Forgive me, Brent!
OK, you've seen that Toledo Bend ranks last among 2012 Elite venues in bassing average and right in the middle when it comes to average bass weight. Those are two pretty useful stats when it comes to evaluating a fishery's production during a tournament, but there's one more stat that does a better job of showing the big picture — average daily catch.
Average daily catch (the average weight brought to the scales each day by an Elite angler) basically sums up the other two stats — bassing average and average bass weight. It's probably the best single way to assess production during a tournament.
Here's the average catch weight for the five Elite tournaments so far this year. Toledo Bend's total is not final since we have the last weigh-in yet to come, but with only 12 anglers on the water it's not going to impact the number significantly. If anything, Toledo Bend's average catch weight will go up very slightly after the final weigh in, but not nearly enough to move it out of fourth place.
1. Bull Shoals 13.7315
2. Okeechobee 13.3820
3. Douglas 12.3993
4. Toledo Bend 11.8107
5. St. Johns 11.3077
In case you're wondering, the average catch weight from Falcon Lake in 2008 was an eye-popping 24.3254 pounds! To win, Paul Elias averaged 33.125 pounds per day.
As noted earlier, Toledo Bend ranks last in bassing average among the 2012 Elite Series venues. So, how does it do on average bass weight?
It's right in the middle, though the overall numbers here might surprise you.
The average bass weighed in at Toledo Bend this week was 2.6922 pounds (about 2-11). That's third among 2012 venues.
The top mark — believe it or not — belongs to Bull Shoals at 2.7676 (a little better than 2-12). Second is Okeechobee at 2.7461. Fourth is Douglas at 2.5505, and last is the St. Johns at 2.3922. As you can see, they're pretty closely grouped, but I bet would few fans would have predicted Bull Shoals to lead the way. It just goes to show that timing can be everything, and a good prespawn tournament will put up the best weights of the year.
Historically, the best average bass weight in Elite (or B.A.S.S.) history came in 2008 on Falcon Lake. There, the average fish brought to the scales weighed a whopping 4.9142 pounds (almost 4-15). Paul Elias (fishing today) won with 20 bass weighing 132-8 — still a record.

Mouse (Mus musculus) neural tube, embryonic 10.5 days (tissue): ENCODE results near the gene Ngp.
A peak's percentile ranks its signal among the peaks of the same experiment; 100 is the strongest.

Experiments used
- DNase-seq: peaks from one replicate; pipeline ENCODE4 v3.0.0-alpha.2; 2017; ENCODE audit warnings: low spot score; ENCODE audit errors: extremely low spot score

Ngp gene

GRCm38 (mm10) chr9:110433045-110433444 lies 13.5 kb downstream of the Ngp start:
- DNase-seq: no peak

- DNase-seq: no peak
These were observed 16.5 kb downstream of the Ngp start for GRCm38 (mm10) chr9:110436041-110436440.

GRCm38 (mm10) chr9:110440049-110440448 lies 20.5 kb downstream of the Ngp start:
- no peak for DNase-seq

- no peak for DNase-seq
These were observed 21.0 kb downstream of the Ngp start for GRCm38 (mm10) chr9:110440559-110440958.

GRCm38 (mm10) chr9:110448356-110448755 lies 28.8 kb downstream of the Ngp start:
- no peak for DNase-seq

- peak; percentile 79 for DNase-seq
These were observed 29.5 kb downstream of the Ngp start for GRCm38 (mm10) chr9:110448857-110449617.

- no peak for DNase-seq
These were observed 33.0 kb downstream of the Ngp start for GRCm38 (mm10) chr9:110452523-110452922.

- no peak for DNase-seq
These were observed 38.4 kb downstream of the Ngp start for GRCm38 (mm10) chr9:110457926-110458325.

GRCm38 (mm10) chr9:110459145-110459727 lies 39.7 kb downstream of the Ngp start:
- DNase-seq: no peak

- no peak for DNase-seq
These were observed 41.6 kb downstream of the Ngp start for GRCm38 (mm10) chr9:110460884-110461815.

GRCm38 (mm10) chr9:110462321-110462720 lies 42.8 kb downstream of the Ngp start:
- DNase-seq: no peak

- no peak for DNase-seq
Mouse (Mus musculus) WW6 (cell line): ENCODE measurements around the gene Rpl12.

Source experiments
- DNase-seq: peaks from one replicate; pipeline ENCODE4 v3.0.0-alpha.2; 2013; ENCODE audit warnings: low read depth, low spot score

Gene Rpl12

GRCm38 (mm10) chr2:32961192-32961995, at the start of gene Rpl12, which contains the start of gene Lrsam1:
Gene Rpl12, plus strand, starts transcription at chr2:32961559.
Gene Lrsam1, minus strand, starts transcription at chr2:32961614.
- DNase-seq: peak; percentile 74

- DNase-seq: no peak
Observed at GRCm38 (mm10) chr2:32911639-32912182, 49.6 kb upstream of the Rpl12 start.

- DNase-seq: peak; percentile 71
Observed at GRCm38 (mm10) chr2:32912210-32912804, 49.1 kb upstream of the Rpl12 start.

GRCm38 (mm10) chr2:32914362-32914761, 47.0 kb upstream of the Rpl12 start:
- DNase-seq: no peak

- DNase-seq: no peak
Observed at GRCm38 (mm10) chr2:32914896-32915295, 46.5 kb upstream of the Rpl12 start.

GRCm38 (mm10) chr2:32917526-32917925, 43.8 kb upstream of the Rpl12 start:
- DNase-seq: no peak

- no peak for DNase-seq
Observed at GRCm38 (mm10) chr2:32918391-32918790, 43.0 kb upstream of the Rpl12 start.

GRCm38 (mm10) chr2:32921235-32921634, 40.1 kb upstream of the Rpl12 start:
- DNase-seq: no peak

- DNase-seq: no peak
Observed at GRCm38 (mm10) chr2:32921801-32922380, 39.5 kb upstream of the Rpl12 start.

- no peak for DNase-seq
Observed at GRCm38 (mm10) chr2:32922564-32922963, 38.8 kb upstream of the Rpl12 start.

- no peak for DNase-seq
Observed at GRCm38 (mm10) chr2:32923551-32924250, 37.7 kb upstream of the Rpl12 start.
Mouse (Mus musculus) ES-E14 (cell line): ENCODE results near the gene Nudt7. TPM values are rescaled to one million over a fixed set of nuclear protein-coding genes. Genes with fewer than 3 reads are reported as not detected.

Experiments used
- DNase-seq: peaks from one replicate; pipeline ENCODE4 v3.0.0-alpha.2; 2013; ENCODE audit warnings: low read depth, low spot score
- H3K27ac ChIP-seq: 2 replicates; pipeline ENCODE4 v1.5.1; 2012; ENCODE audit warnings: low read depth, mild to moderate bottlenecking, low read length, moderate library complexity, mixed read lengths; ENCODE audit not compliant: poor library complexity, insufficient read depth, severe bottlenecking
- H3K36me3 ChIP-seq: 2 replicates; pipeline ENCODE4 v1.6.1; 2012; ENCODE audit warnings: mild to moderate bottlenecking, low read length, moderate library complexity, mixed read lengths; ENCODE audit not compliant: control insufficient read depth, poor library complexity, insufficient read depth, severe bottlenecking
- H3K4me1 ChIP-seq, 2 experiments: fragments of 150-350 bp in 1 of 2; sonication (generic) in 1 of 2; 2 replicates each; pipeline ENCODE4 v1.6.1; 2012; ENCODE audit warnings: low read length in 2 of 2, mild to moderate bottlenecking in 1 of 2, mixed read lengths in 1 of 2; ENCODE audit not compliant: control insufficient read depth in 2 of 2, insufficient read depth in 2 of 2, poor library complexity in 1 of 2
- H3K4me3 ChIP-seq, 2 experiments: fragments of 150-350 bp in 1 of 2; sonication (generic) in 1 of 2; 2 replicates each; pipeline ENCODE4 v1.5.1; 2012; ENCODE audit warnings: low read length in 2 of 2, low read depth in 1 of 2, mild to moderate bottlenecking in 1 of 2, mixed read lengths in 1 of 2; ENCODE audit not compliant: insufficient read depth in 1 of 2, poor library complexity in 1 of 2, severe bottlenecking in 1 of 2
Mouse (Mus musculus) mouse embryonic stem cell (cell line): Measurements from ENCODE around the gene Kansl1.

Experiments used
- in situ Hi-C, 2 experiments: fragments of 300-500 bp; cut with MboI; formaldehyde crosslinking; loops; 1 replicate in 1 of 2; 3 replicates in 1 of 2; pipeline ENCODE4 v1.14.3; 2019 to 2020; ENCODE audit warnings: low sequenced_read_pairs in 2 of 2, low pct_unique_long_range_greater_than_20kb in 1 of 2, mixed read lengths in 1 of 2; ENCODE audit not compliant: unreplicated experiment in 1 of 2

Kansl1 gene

I've got one more Toledo Bend stat for you. Stay tuned.
We believe Cliff Pace's numbers in BASSTrakk are off.
Brent Chapman keeps the lead. His pattern has changed predominantly to a jig bite instead of the big flutter spoon. Rotation of these two key baits has been a critical part of Chapman's offshore tactics.
Fish catch intervals are becoming more abundant as the bite is increasing with conditions starting to clear off and become stable like the previous days of competition.
Chapman currently has a 4-pound, 9-ounce lead over Marty Robinson.
1. Brent Chapman-79-2
2. Marty Robinson- 74-9
3. Cliff Pace- 73-14
4. Greg Hackney- 70-3
5. Timmy Horton- 68-11
6. Cliff Prince- 67-9
7. Mark Davis- 65-0
8. Casey Ashley- 59-6
9. Yusuke Miyazaki- 58-1
10. Paul Elias- 55-6
11. Chris Zaldain- 54-3
12. Matt Herren- NO REPORT
Pace's school has quit biting. It's been interesting to watch these guys fish Toledo Bend and it's obvious why the pros had such a tough practice here. Not only do you have to locate a small spot holding a school of fish on this huge body of water, but you also have to be on the school at the exact time they decide to bite. We know Cliff is casting to a wad of fish; he proved it by catching four bass in about as many casts. However, he hasn't gotten a bite now in 20 minutes.
Brent Chapman's last move continues to pay off. He just caught a 2 3/4-pounder on a spoon, which allowed him to cull up to 19 pounds.
And he added another bass shortly after, but this one didn't help him.
Chapman may have fired up a school of bass here. As I'm writing this, Chapman just had another bite on the spoon. And Chapman is doing all this while talking to the Bassmaster crew back in the War Room.